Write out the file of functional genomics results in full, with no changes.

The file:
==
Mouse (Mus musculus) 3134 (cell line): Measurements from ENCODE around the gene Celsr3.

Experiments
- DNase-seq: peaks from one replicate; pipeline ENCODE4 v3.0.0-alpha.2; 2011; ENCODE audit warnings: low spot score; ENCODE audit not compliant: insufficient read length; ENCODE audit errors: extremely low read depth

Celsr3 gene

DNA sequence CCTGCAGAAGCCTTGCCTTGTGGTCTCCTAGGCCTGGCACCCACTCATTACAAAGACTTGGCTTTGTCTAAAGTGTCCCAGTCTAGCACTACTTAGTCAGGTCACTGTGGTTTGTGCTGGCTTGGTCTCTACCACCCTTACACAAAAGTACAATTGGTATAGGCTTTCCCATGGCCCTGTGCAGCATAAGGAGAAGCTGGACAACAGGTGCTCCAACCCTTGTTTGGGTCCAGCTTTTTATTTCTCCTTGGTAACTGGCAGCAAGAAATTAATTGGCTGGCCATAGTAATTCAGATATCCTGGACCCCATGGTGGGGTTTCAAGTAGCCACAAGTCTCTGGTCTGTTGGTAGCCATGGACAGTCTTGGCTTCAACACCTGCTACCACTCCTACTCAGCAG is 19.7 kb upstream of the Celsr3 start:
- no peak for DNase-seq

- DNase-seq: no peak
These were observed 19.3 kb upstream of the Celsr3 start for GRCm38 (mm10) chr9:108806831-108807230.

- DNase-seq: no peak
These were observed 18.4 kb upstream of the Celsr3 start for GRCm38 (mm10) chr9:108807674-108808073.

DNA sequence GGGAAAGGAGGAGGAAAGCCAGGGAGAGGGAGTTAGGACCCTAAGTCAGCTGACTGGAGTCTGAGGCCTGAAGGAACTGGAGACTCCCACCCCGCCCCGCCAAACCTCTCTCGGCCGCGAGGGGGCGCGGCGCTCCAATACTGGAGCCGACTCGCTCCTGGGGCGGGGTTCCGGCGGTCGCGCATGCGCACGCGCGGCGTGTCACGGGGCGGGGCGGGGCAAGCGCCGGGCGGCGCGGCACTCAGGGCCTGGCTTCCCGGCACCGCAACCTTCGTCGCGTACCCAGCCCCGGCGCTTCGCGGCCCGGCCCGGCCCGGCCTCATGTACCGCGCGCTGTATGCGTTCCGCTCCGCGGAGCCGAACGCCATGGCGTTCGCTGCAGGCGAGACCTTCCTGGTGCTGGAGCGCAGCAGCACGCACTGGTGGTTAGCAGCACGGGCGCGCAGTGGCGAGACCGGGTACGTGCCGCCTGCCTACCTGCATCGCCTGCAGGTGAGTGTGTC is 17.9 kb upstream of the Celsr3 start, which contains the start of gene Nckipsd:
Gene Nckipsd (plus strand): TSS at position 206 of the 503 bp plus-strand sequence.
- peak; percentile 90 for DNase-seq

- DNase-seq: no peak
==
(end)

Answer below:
Mouse (Mus musculus) 3134 (cell line): Measurements from ENCODE around the gene Celsr3.

Experiments
- DNase-seq: peaks from one replicate; pipeline ENCODE4 v3.0.0-alpha.2; 2011; ENCODE audit warnings: low spot score; ENCODE audit not compliant: insufficient read length; ENCODE audit errors: extremely low read depth

Celsr3 gene

DNA sequence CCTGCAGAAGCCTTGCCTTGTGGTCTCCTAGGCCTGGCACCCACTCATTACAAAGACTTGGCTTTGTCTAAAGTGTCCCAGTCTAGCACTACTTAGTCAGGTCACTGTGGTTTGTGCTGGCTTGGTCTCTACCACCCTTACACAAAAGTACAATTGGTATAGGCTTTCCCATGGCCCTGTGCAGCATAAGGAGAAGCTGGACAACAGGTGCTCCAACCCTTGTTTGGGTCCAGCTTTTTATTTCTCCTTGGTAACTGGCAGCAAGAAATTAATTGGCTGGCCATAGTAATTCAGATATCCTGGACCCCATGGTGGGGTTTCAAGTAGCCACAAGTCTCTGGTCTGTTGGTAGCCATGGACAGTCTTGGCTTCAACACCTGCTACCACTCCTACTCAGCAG is 19.7 kb upstream of the Celsr3 start:
- no peak for DNase-seq

- DNase-seq: no peak
These were observed 19.3 kb upstream of the Celsr3 start for GRCm38 (mm10) chr9:108806831-108807230.

- DNase-seq: no peak
These were observed 18.4 kb upstream of the Celsr3 start for GRCm38 (mm10) chr9:108807674-108808073.

DNA sequence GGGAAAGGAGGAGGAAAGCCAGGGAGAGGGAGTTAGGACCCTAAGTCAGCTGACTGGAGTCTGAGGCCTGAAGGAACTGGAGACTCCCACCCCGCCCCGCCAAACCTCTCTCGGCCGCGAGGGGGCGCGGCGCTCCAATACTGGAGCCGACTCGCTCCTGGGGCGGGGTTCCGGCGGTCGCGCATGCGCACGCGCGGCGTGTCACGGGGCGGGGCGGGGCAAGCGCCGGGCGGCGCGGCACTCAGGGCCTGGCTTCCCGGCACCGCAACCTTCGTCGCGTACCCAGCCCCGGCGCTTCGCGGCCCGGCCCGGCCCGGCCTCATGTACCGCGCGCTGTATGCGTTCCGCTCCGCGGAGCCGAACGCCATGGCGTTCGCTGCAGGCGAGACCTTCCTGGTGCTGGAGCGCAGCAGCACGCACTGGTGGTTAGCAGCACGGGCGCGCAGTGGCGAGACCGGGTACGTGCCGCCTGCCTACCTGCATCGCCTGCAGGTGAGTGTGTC is 17.9 kb upstream of the Celsr3 start, which contains the start of gene Nckipsd:
Gene Nckipsd (plus strand): TSS at position 206 of the 503 bp plus-strand sequence.
- peak; percentile 90 for DNase-seq

- DNase-seq: no peak